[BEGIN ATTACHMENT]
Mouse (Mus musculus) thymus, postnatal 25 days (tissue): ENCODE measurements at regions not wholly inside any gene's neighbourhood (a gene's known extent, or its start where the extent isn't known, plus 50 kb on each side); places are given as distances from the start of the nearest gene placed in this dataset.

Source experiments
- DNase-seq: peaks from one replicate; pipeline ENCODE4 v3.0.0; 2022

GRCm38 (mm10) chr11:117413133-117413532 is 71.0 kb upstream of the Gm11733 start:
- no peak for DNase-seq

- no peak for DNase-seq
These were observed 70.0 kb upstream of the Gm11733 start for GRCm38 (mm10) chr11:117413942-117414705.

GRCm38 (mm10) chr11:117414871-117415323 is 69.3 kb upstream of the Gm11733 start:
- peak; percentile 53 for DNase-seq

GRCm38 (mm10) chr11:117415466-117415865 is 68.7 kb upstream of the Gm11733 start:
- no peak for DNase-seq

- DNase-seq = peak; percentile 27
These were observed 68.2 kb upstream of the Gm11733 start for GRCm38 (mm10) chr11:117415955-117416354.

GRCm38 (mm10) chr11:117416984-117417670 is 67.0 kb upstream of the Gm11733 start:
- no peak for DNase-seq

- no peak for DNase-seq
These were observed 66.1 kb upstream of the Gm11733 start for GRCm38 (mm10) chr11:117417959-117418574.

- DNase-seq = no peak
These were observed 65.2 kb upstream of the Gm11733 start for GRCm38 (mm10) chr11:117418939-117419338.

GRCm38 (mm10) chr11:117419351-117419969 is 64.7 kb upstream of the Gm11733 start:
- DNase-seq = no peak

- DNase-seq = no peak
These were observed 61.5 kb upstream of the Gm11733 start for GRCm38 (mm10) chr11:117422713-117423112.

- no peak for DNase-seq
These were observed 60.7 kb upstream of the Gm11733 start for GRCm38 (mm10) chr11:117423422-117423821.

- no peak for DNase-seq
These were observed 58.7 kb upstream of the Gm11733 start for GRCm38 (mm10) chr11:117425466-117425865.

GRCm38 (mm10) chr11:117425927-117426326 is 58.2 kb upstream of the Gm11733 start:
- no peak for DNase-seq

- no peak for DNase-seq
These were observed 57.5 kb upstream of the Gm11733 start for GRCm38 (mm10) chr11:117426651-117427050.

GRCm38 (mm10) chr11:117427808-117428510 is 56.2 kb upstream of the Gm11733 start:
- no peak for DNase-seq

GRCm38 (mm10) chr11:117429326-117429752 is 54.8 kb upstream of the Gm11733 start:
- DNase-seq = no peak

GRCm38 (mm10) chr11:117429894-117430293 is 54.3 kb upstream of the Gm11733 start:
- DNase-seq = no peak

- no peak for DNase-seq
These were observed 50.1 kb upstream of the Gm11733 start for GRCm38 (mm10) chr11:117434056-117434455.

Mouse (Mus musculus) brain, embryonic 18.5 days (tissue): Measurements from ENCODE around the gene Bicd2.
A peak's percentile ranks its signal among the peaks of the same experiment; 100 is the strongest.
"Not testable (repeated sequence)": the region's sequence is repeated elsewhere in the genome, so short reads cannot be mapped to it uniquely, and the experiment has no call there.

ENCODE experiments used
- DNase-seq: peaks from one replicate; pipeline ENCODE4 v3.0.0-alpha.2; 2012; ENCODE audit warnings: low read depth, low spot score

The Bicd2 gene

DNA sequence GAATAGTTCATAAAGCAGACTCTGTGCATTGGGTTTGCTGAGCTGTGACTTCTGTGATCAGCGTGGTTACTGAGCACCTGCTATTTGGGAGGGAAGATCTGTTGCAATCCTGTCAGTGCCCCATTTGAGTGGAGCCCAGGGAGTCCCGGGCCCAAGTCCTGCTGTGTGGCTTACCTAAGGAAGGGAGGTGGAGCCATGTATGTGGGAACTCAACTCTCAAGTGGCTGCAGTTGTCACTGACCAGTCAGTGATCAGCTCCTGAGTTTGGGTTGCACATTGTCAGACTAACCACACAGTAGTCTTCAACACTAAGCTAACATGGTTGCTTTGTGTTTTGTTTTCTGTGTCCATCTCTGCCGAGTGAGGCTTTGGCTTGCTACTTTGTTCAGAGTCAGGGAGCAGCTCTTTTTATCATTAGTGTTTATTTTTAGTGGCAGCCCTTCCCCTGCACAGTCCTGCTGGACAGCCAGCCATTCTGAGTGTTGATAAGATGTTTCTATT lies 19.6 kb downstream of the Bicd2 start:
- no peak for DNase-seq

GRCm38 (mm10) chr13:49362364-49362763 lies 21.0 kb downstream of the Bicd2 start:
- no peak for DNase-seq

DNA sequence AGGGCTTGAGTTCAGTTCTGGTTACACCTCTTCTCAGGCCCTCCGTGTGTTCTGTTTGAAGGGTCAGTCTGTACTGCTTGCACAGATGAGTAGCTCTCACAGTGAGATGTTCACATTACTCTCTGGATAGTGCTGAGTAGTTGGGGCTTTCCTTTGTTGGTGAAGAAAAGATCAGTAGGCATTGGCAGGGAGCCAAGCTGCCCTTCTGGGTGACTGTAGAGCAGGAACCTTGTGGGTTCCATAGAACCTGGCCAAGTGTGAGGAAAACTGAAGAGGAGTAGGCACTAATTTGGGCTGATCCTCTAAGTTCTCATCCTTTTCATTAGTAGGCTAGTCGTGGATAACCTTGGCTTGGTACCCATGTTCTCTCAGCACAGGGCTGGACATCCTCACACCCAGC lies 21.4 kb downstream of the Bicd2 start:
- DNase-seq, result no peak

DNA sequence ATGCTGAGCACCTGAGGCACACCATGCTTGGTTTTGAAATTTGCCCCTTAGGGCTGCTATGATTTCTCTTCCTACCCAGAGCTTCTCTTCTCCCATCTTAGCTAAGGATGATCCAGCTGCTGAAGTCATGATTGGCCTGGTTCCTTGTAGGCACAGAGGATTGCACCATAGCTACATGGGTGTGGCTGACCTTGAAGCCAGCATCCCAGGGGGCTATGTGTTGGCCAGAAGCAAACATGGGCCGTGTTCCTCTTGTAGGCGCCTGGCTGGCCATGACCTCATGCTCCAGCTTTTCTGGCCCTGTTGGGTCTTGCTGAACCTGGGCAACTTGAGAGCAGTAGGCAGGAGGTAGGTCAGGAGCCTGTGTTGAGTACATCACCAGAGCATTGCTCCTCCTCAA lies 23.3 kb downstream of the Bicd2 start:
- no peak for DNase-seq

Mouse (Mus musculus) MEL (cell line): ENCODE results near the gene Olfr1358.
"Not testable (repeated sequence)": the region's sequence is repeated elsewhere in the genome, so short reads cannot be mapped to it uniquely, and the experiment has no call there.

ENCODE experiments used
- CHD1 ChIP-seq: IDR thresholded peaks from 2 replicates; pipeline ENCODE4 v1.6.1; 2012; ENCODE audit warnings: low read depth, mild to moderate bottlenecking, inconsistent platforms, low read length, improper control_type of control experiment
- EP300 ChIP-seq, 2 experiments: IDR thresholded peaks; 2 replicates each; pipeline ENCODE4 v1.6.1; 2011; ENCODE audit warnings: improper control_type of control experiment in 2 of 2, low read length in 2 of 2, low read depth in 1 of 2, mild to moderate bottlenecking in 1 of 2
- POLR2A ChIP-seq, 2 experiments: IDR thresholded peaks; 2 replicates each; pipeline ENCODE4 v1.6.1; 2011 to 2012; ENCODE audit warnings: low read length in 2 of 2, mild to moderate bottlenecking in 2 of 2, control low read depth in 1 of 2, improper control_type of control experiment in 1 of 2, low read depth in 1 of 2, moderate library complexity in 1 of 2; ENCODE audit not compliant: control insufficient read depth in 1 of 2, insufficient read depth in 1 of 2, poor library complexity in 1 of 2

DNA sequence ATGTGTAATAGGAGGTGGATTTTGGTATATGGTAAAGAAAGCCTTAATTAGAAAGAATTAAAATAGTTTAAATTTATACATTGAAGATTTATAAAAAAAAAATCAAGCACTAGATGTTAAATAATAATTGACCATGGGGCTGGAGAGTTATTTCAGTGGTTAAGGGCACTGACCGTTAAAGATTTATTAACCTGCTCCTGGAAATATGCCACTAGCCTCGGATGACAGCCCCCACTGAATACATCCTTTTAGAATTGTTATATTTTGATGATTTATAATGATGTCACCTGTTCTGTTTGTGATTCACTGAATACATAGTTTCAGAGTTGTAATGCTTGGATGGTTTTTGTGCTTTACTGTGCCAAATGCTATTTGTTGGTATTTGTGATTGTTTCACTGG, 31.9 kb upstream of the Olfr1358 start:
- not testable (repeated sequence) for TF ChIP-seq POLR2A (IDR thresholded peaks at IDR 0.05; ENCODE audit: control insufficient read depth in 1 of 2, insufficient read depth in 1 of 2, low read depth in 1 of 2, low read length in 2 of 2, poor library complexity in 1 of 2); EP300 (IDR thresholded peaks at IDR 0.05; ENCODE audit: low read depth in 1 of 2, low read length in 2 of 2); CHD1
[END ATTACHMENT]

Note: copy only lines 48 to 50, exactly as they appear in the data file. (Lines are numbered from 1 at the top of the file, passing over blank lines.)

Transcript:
GRCm38 (mm10) chr13:49362364-49362763 lies 21.0 kb downstream of the Bicd2 start:
- no peak for DNase-seq

DNA sequence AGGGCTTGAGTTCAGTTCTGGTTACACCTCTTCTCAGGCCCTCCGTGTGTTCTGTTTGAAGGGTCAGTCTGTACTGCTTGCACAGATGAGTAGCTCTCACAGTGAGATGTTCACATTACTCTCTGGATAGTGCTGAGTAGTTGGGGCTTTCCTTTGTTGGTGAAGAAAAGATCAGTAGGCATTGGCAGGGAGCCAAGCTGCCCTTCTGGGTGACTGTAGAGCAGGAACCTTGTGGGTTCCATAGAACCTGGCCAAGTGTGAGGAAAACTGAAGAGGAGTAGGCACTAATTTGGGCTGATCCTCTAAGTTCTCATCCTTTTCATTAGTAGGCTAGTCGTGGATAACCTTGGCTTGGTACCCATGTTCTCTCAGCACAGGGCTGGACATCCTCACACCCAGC lies 21.4 kb downstream of the Bicd2 start: